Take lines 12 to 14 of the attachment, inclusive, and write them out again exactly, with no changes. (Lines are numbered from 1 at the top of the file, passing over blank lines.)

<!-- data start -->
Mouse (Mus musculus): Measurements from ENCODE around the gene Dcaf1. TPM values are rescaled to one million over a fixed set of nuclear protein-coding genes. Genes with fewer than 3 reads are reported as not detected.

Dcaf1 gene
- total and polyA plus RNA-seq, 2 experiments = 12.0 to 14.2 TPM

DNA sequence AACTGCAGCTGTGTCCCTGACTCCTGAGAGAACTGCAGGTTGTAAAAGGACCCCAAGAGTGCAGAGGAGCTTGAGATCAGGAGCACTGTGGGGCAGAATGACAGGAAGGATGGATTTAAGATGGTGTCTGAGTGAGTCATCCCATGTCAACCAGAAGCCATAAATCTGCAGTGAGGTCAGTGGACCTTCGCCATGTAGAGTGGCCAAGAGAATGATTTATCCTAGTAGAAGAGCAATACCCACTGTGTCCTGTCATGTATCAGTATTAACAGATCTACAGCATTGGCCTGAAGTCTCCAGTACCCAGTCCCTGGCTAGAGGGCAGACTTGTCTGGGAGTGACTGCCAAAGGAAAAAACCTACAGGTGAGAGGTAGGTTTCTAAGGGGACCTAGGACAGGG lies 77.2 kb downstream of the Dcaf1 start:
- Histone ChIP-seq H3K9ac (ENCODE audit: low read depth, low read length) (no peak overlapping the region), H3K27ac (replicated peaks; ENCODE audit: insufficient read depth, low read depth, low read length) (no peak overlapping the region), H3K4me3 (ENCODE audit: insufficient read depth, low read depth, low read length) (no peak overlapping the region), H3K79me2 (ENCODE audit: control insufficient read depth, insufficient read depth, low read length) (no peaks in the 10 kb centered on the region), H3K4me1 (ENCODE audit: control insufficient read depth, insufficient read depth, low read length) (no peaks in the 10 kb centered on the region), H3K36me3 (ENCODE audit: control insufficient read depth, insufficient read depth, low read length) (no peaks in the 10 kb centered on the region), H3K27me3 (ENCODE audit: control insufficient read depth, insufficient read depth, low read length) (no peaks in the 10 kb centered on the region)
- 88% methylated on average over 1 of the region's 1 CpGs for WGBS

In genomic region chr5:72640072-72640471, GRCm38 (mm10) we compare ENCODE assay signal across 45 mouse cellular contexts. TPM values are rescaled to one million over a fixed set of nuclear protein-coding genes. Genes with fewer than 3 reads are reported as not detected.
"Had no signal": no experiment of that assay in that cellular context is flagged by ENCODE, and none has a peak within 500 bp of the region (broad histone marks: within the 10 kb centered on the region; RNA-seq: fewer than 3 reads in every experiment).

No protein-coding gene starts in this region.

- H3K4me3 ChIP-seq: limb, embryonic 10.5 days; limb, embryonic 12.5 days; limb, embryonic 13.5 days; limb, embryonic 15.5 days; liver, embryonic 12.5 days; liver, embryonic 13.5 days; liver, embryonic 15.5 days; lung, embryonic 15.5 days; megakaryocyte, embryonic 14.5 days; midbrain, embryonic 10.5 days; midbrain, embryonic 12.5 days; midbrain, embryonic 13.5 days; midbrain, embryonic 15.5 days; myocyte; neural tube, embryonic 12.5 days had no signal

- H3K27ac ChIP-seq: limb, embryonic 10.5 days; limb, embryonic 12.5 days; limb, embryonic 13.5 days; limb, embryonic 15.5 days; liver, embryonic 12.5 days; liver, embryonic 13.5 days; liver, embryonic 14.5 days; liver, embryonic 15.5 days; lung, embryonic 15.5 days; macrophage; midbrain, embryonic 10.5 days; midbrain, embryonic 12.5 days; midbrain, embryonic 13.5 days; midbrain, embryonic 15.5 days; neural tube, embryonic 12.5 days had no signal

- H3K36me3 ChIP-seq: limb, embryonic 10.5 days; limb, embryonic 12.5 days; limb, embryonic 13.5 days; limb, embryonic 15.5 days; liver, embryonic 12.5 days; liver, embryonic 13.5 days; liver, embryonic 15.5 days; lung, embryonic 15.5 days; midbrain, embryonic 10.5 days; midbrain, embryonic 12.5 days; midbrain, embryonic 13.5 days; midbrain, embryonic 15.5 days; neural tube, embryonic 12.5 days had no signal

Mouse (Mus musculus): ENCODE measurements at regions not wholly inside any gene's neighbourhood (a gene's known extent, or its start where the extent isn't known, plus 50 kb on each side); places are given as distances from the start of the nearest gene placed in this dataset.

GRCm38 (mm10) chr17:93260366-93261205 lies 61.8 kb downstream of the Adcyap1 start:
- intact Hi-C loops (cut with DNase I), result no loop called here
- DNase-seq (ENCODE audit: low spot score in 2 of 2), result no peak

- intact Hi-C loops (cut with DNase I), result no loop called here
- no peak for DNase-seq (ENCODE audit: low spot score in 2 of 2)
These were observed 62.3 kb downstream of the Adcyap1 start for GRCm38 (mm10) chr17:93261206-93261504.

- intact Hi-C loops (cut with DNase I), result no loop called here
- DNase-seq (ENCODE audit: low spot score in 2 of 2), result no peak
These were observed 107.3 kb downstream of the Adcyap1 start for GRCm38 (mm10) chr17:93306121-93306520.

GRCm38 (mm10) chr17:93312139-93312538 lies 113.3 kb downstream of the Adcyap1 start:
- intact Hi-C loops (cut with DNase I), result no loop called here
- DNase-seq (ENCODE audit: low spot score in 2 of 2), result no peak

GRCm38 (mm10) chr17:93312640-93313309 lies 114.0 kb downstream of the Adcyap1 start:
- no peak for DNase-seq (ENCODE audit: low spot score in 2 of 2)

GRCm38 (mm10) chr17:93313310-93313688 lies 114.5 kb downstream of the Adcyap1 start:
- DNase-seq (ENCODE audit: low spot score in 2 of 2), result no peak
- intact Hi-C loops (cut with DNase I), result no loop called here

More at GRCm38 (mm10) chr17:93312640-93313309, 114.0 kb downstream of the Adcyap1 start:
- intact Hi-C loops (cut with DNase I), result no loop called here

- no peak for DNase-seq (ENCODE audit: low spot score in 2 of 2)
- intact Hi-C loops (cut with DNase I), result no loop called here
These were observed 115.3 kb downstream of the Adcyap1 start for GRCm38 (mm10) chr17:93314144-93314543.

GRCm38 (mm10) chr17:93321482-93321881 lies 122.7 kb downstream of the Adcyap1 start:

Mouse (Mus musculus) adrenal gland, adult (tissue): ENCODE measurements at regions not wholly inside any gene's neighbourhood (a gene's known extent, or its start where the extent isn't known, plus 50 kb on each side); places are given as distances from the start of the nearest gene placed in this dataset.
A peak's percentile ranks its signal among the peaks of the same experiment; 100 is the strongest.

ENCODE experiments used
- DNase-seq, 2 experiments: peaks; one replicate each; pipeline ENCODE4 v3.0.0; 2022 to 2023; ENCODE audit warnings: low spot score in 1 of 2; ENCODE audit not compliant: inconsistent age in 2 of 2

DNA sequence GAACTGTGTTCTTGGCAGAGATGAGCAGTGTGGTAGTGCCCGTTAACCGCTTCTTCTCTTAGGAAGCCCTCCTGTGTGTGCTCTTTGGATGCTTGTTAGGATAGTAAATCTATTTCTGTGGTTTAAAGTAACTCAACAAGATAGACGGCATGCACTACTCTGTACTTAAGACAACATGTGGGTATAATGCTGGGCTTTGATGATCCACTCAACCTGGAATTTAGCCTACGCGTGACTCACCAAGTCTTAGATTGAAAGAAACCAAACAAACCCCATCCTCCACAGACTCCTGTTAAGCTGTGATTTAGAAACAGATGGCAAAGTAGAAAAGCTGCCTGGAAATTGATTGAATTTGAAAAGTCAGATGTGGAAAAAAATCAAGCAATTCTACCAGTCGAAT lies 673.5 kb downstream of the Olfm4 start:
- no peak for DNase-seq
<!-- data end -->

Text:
- H3K36me3 ChIP-seq: limb, embryonic 10.5 days; limb, embryonic 12.5 days; limb, embryonic 13.5 days; limb, embryonic 15.5 days; liver, embryonic 12.5 days; liver, embryonic 13.5 days; liver, embryonic 15.5 days; lung, embryonic 15.5 days; midbrain, embryonic 10.5 days; midbrain, embryonic 12.5 days; midbrain, embryonic 13.5 days; midbrain, embryonic 15.5 days; neural tube, embryonic 12.5 days had no signal

Mouse (Mus musculus): ENCODE measurements at regions not wholly inside any gene's neighbourhood (a gene's known extent, or its start where the extent isn't known, plus 50 kb on each side); places are given as distances from the start of the nearest gene placed in this dataset.

GRCm38 (mm10) chr17:93260366-93261205 lies 61.8 kb downstream of the Adcyap1 start: